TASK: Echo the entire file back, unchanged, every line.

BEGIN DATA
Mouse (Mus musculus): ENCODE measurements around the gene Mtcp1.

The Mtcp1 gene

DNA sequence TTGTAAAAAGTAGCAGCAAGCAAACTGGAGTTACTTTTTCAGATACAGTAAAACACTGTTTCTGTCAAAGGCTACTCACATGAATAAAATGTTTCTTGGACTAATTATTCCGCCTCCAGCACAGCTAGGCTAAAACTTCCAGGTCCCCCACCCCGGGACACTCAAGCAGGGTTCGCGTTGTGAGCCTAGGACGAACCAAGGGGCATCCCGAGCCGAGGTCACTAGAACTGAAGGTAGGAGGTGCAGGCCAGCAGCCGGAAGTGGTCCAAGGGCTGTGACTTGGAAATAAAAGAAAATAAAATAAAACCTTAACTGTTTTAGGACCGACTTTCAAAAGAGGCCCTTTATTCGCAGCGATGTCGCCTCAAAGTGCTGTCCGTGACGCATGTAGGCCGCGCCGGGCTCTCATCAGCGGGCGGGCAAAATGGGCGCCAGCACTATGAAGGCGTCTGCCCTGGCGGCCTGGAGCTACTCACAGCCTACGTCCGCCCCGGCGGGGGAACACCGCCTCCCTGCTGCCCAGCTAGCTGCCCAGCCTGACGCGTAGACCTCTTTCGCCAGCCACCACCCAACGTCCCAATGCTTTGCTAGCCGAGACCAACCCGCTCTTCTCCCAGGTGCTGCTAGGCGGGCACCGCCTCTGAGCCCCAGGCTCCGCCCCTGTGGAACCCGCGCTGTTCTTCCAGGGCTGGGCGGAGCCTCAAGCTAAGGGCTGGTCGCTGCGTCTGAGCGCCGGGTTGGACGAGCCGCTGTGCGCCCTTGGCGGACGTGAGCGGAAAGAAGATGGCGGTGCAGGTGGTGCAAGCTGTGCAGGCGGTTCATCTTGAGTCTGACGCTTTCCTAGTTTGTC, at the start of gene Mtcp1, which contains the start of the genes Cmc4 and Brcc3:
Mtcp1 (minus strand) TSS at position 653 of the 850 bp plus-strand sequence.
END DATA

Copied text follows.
Mouse (Mus musculus): ENCODE measurements around the gene Mtcp1.

The Mtcp1 gene

DNA sequence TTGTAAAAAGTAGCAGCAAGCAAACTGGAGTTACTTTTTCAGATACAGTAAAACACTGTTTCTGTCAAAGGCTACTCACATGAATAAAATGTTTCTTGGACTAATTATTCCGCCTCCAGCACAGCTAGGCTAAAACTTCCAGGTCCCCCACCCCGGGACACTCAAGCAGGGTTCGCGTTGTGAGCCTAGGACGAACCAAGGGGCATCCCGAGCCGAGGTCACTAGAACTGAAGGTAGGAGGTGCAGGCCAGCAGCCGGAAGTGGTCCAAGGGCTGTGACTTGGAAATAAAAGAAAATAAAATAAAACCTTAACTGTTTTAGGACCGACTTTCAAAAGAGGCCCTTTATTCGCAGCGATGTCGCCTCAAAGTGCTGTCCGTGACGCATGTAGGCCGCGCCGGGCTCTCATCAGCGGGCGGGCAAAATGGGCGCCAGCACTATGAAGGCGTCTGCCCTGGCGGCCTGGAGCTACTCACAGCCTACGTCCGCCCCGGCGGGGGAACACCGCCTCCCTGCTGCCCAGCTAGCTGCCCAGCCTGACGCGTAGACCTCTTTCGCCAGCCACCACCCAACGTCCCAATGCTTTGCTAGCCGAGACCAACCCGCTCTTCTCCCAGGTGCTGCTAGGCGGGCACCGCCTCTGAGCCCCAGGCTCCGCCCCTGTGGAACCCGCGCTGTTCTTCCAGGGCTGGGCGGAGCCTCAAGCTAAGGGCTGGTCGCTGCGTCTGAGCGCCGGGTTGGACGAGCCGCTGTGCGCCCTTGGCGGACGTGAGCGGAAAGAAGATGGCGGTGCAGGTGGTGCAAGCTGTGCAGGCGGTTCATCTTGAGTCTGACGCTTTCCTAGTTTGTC, at the start of gene Mtcp1, which contains the start of the genes Cmc4 and Brcc3:
Mtcp1 (minus strand) TSS at position 653 of the 850 bp plus-strand sequence.